The Glastonbury festival takes place this weekend, and toilet arrangements will be on many festival-goers’ minds.
While some will not give too much thought to where they empty their bladder, researchers from the University of the West of England are inviting festival audiences to put their urine to good use by providing “fuel” for their Pee Power (or "urine-tricity") project, which is being showcased at the Somerset event.
The project, led by the Bristol BioEnergy Centre at UWE, offers people the chance to relieve themselves in a specially adapted urinal, which collects the urine and uses it to “feed” microbial fuel cells, visible through clear plastic containers. The urine is in turn used as a biofuel that generates enough electricity to light up the urinal.
“Festival toilets have always been a talking point but the pee power unit shows how all that urine can be put to good use as a bio-fuel,” said Ioannis Ieropoulos, director of the Bristol BioEnergy Centre. “We are keen to share how the technology works and to develop its potential for use in a wide range of sites.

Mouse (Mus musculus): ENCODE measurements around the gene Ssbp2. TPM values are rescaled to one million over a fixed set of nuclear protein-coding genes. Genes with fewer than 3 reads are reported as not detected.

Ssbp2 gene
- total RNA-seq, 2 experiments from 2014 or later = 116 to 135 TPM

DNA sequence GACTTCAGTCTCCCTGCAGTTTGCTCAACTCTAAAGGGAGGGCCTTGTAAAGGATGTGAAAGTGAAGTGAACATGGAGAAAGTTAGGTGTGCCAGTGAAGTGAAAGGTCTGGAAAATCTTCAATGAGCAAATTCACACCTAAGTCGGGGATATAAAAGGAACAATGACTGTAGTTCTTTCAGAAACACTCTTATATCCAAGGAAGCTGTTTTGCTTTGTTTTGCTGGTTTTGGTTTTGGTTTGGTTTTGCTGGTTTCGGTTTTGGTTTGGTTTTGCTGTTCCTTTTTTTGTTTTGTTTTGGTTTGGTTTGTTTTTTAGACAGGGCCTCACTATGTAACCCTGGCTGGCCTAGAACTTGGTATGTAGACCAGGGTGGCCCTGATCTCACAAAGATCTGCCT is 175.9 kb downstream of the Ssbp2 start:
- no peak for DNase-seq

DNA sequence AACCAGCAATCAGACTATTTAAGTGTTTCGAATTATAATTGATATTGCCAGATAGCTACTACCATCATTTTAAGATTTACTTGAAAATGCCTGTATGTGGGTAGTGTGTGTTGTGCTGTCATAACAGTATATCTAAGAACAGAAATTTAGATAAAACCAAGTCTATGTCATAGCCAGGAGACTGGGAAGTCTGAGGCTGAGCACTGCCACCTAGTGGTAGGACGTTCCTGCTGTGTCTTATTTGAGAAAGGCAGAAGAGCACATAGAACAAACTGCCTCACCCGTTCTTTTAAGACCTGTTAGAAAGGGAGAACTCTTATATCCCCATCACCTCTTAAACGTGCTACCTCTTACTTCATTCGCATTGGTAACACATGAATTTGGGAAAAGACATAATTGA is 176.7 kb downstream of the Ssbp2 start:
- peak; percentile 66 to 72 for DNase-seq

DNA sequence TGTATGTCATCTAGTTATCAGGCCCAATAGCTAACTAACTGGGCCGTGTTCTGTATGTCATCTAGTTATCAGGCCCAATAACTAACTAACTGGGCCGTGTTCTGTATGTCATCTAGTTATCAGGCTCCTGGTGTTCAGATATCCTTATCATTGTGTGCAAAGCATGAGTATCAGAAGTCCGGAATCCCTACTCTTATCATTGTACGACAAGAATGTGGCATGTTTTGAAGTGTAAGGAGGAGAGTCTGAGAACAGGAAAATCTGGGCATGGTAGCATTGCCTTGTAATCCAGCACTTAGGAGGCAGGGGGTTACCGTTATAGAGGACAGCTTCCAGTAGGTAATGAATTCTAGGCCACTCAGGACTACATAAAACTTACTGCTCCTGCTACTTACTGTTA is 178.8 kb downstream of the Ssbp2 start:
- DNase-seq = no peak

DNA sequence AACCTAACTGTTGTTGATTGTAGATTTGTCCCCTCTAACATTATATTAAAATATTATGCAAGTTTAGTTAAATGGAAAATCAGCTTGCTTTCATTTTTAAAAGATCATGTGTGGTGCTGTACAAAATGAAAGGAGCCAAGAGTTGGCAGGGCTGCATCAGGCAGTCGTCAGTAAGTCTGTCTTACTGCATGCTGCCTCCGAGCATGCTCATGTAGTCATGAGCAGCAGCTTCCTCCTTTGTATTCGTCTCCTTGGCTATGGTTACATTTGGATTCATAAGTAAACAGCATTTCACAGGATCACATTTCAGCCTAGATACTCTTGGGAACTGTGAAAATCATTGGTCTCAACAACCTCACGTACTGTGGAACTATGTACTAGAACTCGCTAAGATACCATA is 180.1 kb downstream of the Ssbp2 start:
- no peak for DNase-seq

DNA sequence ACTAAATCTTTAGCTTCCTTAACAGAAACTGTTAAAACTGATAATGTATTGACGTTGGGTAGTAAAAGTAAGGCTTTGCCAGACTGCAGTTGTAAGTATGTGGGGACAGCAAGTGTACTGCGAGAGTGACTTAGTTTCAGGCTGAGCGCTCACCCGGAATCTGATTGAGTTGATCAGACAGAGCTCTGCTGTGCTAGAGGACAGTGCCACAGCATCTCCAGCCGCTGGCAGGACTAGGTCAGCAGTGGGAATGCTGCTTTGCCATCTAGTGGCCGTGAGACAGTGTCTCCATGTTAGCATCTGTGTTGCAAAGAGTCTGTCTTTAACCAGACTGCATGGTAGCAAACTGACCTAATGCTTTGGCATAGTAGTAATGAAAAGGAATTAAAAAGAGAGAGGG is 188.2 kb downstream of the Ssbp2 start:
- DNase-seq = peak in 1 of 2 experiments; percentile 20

“The microbial fuel cells are like batteries that do not run out, since they can use urine as a fuel for direct electricity generation, which is done by live bacteria consuming urine for their growth and maintenance.
“The MFC technology is in effect a system that taps a portion of that biochemical energy used for microbial growth, and converts it directly into electricity. This technology can utilise any form of organic waste and turn it into useful energy, without relying on fossil fuels, which is something that renders the MFCs green and beneficial to the society.”
UWE is also exploring how a portable water treatment plant might help improve water sustainability by reducing the huge water footprint at a future festival. The two projects are being developed to improve lives in refugee camps in areas suffering the consequences of environmental disaster and war zones, as well as global off-grid locations that do not have sanitation or electricity infrastructure.
“I'm sure it will come as a relief to festival-goers to know they are contributing towards a brighter future,” said Andy Bastable, head of water and sanitation at Oxfam, which is a partner in the project along with garden buildings company Dunster House.
The special throne can be found in the Sacred Space field, along with an educational stall explaining the ideas and the technology behind the project.
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